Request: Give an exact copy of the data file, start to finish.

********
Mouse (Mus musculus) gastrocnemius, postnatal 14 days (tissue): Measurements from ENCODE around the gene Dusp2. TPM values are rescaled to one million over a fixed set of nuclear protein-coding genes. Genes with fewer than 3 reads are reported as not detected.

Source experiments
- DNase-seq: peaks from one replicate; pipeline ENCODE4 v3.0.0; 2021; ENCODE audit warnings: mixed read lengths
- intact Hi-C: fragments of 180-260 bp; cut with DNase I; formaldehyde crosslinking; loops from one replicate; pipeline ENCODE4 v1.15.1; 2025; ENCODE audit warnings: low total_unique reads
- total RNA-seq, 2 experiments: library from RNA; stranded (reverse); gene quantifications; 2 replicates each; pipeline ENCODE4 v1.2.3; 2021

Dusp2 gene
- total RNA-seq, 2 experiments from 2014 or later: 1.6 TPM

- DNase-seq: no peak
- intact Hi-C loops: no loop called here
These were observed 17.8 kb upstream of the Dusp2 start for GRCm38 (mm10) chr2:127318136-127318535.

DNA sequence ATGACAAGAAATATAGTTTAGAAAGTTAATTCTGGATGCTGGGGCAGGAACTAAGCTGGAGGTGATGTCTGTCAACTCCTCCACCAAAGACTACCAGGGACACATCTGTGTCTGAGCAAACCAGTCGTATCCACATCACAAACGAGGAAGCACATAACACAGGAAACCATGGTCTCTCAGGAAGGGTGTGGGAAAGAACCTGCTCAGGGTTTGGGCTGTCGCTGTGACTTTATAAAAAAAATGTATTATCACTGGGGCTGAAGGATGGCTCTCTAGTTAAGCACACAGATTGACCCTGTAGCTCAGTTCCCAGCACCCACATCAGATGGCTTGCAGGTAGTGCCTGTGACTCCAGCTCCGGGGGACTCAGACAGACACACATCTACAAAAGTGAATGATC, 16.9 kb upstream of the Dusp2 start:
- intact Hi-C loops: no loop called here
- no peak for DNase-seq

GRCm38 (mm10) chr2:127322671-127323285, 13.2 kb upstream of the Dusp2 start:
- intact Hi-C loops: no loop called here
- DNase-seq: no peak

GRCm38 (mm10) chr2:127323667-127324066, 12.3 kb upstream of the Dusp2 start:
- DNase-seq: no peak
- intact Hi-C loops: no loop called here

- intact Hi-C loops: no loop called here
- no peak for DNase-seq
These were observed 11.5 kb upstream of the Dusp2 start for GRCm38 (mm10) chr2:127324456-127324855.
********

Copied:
Mouse (Mus musculus) gastrocnemius, postnatal 14 days (tissue): Measurements from ENCODE around the gene Dusp2. TPM values are rescaled to one million over a fixed set of nuclear protein-coding genes. Genes with fewer than 3 reads are reported as not detected.

Source experiments
- DNase-seq: peaks from one replicate; pipeline ENCODE4 v3.0.0; 2021; ENCODE audit warnings: mixed read lengths
- intact Hi-C: fragments of 180-260 bp; cut with DNase I; formaldehyde crosslinking; loops from one replicate; pipeline ENCODE4 v1.15.1; 2025; ENCODE audit warnings: low total_unique reads
- total RNA-seq, 2 experiments: library from RNA; stranded (reverse); gene quantifications; 2 replicates each; pipeline ENCODE4 v1.2.3; 2021

Dusp2 gene
- total RNA-seq, 2 experiments from 2014 or later: 1.6 TPM

- DNase-seq: no peak
- intact Hi-C loops: no loop called here
These were observed 17.8 kb upstream of the Dusp2 start for GRCm38 (mm10) chr2:127318136-127318535.

DNA sequence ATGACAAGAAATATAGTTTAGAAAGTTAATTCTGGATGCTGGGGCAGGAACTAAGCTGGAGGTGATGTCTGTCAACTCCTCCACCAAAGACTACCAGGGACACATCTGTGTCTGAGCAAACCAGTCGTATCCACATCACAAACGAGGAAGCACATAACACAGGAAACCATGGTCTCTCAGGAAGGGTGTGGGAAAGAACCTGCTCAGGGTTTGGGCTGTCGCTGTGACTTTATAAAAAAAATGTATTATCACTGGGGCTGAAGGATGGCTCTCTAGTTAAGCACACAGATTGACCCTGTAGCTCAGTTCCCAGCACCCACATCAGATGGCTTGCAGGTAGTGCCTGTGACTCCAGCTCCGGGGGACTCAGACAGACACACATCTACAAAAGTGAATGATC, 16.9 kb upstream of the Dusp2 start:
- intact Hi-C loops: no loop called here
- no peak for DNase-seq

GRCm38 (mm10) chr2:127322671-127323285, 13.2 kb upstream of the Dusp2 start:
- intact Hi-C loops: no loop called here
- DNase-seq: no peak

GRCm38 (mm10) chr2:127323667-127324066, 12.3 kb upstream of the Dusp2 start:
- DNase-seq: no peak
- intact Hi-C loops: no loop called here

- intact Hi-C loops: no loop called here
- no peak for DNase-seq
These were observed 11.5 kb upstream of the Dusp2 start for GRCm38 (mm10) chr2:127324456-127324855.